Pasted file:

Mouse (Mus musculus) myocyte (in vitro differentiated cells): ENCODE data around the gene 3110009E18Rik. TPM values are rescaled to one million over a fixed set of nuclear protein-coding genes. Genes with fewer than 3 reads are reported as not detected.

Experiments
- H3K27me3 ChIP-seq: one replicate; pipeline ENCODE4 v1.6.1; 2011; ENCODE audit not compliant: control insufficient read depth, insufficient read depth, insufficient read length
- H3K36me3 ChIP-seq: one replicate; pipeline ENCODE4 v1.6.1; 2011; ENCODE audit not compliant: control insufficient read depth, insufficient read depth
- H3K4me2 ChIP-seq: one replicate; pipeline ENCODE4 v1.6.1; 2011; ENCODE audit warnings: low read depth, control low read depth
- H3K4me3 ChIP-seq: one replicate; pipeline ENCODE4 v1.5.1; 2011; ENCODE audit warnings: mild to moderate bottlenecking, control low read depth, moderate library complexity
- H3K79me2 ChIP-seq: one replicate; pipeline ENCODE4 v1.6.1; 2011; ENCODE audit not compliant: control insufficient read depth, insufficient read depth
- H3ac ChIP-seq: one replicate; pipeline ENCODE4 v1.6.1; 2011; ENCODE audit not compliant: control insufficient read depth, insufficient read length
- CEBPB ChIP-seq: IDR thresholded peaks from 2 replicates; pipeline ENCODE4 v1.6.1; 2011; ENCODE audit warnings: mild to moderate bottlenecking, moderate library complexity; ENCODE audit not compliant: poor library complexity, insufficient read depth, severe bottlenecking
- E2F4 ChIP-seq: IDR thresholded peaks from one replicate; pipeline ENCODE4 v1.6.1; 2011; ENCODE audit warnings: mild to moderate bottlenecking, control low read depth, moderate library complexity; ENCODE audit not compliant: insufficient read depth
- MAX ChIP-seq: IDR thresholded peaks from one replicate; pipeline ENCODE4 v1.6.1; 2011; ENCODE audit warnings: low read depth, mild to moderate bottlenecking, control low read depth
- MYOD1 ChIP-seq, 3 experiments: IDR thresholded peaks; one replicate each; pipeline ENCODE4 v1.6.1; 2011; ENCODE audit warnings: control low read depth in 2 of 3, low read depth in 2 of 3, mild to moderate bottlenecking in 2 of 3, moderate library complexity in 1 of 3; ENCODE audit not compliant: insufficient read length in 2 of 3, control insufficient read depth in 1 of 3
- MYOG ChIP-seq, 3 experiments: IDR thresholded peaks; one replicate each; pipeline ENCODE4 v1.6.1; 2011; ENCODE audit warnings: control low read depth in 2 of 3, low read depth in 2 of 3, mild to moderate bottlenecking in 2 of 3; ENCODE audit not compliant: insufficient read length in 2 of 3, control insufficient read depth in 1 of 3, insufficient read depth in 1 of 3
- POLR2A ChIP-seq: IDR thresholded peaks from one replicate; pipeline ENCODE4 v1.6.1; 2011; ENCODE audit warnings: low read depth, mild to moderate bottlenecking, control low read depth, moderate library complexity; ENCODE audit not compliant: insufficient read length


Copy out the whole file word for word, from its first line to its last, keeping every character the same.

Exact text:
Mouse (Mus musculus) myocyte (in vitro differentiated cells): ENCODE data around the gene 3110009E18Rik. TPM values are rescaled to one million over a fixed set of nuclear protein-coding genes. Genes with fewer than 3 reads are reported as not detected.

Experiments
- H3K27me3 ChIP-seq: one replicate; pipeline ENCODE4 v1.6.1; 2011; ENCODE audit not compliant: control insufficient read depth, insufficient read depth, insufficient read length
- H3K36me3 ChIP-seq: one replicate; pipeline ENCODE4 v1.6.1; 2011; ENCODE audit not compliant: control insufficient read depth, insufficient read depth
- H3K4me2 ChIP-seq: one replicate; pipeline ENCODE4 v1.6.1; 2011; ENCODE audit warnings: low read depth, control low read depth
- H3K4me3 ChIP-seq: one replicate; pipeline ENCODE4 v1.5.1; 2011; ENCODE audit warnings: mild to moderate bottlenecking, control low read depth, moderate library complexity
- H3K79me2 ChIP-seq: one replicate; pipeline ENCODE4 v1.6.1; 2011; ENCODE audit not compliant: control insufficient read depth, insufficient read depth
- H3ac ChIP-seq: one replicate; pipeline ENCODE4 v1.6.1; 2011; ENCODE audit not compliant: control insufficient read depth, insufficient read length
- CEBPB ChIP-seq: IDR thresholded peaks from 2 replicates; pipeline ENCODE4 v1.6.1; 2011; ENCODE audit warnings: mild to moderate bottlenecking, moderate library complexity; ENCODE audit not compliant: poor library complexity, insufficient read depth, severe bottlenecking
- E2F4 ChIP-seq: IDR thresholded peaks from one replicate; pipeline ENCODE4 v1.6.1; 2011; ENCODE audit warnings: mild to moderate bottlenecking, control low read depth, moderate library complexity; ENCODE audit not compliant: insufficient read depth
- MAX ChIP-seq: IDR thresholded peaks from one replicate; pipeline ENCODE4 v1.6.1; 2011; ENCODE audit warnings: low read depth, mild to moderate bottlenecking, control low read depth
- MYOD1 ChIP-seq, 3 experiments: IDR thresholded peaks; one replicate each; pipeline ENCODE4 v1.6.1; 2011; ENCODE audit warnings: control low read depth in 2 of 3, low read depth in 2 of 3, mild to moderate bottlenecking in 2 of 3, moderate library complexity in 1 of 3; ENCODE audit not compliant: insufficient read length in 2 of 3, control insufficient read depth in 1 of 3
- MYOG ChIP-seq, 3 experiments: IDR thresholded peaks; one replicate each; pipeline ENCODE4 v1.6.1; 2011; ENCODE audit warnings: control low read depth in 2 of 3, low read depth in 2 of 3, mild to moderate bottlenecking in 2 of 3; ENCODE audit not compliant: insufficient read length in 2 of 3, control insufficient read depth in 1 of 3, insufficient read depth in 1 of 3
- POLR2A ChIP-seq: IDR thresholded peaks from one replicate; pipeline ENCODE4 v1.6.1; 2011; ENCODE audit warnings: low read depth, mild to moderate bottlenecking, control low read depth, moderate library complexity; ENCODE audit not compliant: insufficient read length